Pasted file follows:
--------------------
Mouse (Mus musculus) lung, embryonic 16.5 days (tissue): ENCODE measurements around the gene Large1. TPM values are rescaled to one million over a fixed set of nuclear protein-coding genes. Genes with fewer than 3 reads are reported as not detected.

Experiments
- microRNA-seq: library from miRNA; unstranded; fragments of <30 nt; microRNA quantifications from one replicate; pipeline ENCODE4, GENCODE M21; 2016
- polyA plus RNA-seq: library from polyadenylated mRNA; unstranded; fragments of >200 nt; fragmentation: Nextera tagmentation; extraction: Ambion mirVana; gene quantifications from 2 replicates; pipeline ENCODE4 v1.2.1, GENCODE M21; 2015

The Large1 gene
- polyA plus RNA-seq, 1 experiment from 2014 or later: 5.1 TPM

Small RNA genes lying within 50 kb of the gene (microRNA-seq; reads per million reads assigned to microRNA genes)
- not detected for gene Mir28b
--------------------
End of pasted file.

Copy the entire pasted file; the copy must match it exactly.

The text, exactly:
Mouse (Mus musculus) lung, embryonic 16.5 days (tissue): ENCODE measurements around the gene Large1. TPM values are rescaled to one million over a fixed set of nuclear protein-coding genes. Genes with fewer than 3 reads are reported as not detected.

Experiments
- microRNA-seq: library from miRNA; unstranded; fragments of <30 nt; microRNA quantifications from one replicate; pipeline ENCODE4, GENCODE M21; 2016
- polyA plus RNA-seq: library from polyadenylated mRNA; unstranded; fragments of >200 nt; fragmentation: Nextera tagmentation; extraction: Ambion mirVana; gene quantifications from 2 replicates; pipeline ENCODE4 v1.2.1, GENCODE M21; 2015

The Large1 gene
- polyA plus RNA-seq, 1 experiment from 2014 or later: 5.1 TPM

Small RNA genes lying within 50 kb of the gene (microRNA-seq; reads per million reads assigned to microRNA genes)
- not detected for gene Mir28b